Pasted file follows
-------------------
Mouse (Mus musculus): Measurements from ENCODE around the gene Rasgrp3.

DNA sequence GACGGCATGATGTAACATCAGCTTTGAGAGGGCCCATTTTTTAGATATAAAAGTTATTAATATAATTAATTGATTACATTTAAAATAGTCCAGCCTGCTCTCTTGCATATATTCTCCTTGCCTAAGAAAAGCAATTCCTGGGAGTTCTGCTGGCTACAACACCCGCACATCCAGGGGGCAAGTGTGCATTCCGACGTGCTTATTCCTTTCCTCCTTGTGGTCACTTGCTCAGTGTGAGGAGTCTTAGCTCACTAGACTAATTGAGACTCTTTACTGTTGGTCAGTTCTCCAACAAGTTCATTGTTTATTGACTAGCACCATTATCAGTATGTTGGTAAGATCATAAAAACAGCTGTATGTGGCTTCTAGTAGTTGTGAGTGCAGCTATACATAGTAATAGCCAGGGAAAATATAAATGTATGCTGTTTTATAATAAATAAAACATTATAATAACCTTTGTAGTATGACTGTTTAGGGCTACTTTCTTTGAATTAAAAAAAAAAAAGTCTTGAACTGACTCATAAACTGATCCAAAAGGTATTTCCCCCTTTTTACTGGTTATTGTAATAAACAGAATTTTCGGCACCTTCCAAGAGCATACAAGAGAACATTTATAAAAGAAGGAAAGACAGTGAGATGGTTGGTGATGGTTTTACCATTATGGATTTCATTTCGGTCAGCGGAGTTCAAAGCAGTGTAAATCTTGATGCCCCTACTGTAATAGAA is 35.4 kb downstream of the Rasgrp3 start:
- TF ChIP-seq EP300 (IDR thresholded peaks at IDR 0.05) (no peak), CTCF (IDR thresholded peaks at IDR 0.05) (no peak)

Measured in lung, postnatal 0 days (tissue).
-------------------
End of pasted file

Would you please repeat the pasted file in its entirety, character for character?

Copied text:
Mouse (Mus musculus): Measurements from ENCODE around the gene Rasgrp3.

DNA sequence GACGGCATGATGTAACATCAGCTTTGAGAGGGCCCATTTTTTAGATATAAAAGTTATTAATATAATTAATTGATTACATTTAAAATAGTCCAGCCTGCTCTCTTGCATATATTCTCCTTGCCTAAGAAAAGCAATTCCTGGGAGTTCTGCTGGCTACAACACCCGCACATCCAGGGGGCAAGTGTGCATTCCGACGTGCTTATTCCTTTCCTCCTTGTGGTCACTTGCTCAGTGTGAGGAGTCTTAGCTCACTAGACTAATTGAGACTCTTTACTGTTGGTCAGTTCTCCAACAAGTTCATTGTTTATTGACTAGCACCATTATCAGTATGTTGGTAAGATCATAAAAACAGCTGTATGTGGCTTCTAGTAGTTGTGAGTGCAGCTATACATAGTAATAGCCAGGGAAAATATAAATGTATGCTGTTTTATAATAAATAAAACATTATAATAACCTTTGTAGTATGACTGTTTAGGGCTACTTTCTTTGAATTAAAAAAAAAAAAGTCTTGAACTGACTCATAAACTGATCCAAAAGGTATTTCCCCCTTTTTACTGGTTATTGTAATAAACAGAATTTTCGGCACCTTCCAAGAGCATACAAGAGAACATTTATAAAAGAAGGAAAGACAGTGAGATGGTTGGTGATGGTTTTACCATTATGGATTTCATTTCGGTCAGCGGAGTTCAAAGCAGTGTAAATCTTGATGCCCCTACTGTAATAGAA is 35.4 kb downstream of the Rasgrp3 start:
- TF ChIP-seq EP300 (IDR thresholded peaks at IDR 0.05) (no peak), CTCF (IDR thresholded peaks at IDR 0.05) (no peak)

Measured in lung, postnatal 0 days (tissue).